Wine by the glass, with the exception of very large programs, tends to be cheaper, cover a broader range of styles and, more often than not, tend to also be your pairing wines. Often overlooked and treated as an afterthought, usually only determined by price, this small section can, and should, be the most thought out section on the list.
A lunch destination in an affluent suburb might well need two Sauvignon Blancs on a list that only has four or five whites. Why not add two very different styles, perhaps from a cool and a moderate climate, to facilitate a discussion on terroir. In such a setting heritage and sustainability might be as important as outright quality, do the wines convey that? How about ensuring that the one that works best with the food is from a lesser known producer, willing to negotiate a by-the-glass deal. A producer that shares your brand values, something different than your neighbour. Perhaps also adding that Albariño or Verdelho, for interest sake. After all, remarkability facilitates word of mouth.
In the aforementioned outlet there might be room for diversity in the white wine selection but probably not as much in the reds. Regardless of the quality or the price a big bold tannic red is probably not going to sell too quickly and certainly cannot be justified listing by the glass. For the hardened red wine drinker, a more conscientious approach might be to list only one big bold red. Ensuring it is of a riper disposition, with softer more velvety tannin, that will certainly still overpower most delicate lunchtime dishes, but at least won’t become overtly astringent and bitter, paired with salads and seafood. A list such as this is ideally centered around lighter style reds, perhaps a Pinot Noir from a well known producer supplemented by a light Cinsault, served slightly chilled, for the more esoteric consumer.
Similarly, the traditional hearty South African family grill house might not have space for yet another Sauv. And the clientele might not be too interested in a spontaneously fermented Carignan from the Swartland. But they might well start specialising in the Kingdom of Cab. And, instead of listing five mainstream commercial examples all dominated by generic dark fruit flavours, they could be listed according to their wine of origin, showcasing the diversity of Stellenbosch terroir and maybe oom Koos might even find a ward he likes the most. Now wouldn’t that be fun, and an interesting sales pitch.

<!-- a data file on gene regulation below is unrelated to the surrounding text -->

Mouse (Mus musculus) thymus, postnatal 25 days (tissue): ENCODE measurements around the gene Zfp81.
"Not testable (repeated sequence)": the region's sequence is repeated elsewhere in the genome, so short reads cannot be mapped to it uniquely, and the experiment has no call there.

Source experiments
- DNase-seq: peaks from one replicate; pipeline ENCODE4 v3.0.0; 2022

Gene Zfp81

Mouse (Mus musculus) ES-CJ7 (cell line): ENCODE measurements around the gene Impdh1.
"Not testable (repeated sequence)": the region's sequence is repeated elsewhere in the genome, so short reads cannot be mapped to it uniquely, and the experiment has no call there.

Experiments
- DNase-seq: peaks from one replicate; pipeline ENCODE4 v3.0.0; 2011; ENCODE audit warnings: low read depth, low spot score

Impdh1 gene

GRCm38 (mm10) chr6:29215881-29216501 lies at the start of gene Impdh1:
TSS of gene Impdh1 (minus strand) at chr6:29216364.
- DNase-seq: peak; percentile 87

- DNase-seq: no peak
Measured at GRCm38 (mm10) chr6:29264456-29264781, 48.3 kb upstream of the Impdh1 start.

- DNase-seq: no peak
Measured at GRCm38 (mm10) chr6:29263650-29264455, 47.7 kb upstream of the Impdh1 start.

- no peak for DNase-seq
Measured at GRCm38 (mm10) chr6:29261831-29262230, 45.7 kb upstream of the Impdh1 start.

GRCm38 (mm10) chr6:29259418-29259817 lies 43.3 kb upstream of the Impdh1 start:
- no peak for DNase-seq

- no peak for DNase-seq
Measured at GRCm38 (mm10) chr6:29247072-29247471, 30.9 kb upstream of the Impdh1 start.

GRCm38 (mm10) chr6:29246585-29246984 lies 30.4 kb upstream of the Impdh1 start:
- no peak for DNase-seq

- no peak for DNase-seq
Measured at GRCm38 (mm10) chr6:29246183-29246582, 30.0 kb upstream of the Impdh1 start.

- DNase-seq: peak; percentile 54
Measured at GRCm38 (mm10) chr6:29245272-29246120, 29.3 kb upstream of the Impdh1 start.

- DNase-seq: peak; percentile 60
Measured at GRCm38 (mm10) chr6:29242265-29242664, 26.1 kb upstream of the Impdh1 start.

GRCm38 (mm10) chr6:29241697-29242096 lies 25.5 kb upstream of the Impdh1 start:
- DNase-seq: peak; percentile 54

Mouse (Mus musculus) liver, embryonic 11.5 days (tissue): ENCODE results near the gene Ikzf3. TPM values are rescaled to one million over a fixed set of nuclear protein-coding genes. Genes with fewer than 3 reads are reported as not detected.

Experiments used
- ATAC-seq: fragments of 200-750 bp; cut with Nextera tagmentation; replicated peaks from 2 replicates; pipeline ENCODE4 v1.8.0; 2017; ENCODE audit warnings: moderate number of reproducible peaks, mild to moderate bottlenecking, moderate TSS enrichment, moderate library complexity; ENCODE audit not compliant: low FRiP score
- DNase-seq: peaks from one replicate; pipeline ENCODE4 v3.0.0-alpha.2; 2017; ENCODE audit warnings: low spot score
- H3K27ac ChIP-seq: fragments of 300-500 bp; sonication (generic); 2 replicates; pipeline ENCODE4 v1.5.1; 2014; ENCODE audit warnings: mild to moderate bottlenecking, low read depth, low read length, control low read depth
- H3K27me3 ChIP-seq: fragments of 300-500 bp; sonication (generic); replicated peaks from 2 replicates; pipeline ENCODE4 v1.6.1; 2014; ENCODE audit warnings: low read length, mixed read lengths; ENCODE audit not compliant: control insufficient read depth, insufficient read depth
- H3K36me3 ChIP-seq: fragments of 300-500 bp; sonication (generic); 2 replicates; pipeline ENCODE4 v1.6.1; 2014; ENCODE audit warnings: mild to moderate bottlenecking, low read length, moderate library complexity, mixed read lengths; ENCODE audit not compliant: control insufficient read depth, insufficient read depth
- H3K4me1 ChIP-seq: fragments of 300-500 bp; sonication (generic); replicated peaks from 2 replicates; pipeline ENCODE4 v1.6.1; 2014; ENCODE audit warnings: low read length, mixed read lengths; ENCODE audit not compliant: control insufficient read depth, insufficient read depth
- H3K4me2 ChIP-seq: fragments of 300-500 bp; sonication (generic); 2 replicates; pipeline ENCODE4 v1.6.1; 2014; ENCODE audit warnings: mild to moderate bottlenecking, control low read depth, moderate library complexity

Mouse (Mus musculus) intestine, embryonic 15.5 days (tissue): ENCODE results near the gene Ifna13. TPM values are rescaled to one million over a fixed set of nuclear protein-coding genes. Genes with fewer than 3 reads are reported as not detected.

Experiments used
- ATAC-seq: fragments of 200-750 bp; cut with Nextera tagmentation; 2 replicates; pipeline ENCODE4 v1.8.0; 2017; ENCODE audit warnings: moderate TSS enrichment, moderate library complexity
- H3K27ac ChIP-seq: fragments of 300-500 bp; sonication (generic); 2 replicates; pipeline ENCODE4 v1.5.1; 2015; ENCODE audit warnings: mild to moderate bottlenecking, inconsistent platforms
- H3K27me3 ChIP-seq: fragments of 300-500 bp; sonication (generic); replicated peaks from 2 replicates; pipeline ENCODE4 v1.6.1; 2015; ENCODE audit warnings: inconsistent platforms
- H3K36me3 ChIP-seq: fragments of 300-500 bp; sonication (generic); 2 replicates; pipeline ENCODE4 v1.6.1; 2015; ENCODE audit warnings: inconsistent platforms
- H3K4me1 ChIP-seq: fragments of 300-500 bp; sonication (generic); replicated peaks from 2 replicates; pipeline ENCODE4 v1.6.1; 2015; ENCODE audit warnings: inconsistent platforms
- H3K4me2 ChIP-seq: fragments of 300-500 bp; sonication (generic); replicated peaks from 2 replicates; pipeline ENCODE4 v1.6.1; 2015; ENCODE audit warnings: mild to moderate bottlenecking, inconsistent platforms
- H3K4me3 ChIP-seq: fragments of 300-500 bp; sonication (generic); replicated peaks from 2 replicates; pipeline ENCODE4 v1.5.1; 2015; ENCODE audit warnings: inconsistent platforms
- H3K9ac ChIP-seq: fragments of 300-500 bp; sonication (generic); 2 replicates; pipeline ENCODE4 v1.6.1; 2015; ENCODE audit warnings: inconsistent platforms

The by-the-bottle section of a wine list might be broader and less concise but needs to be no less well thought out. Here, various factors like initial capital outlay, ageability and storage need to be taken into consideration. Especially if the wine was to be bought for maturation, a topic covered in more detail in the future articles.
The previous mentioned lunchtime destination might not have much need for an extensive collection of mature red wine and even less so white. But a savvy salesman might see an opportunity to punt some vintage Champagne or MCC, while an informed buyer would recognise a safe investment that only increases in value over time. If stored correctly.
In contrast the South African family grill might have little use for vintage bubbles, but if specialising in Stellenbosch cabs, might have room for a well cellard vertical as well as something a little less middle of the road, as long as it fits the brief, perhaps a whole bunch fermented low alcohol Cab, from an old vineyard, out in Polkadraai?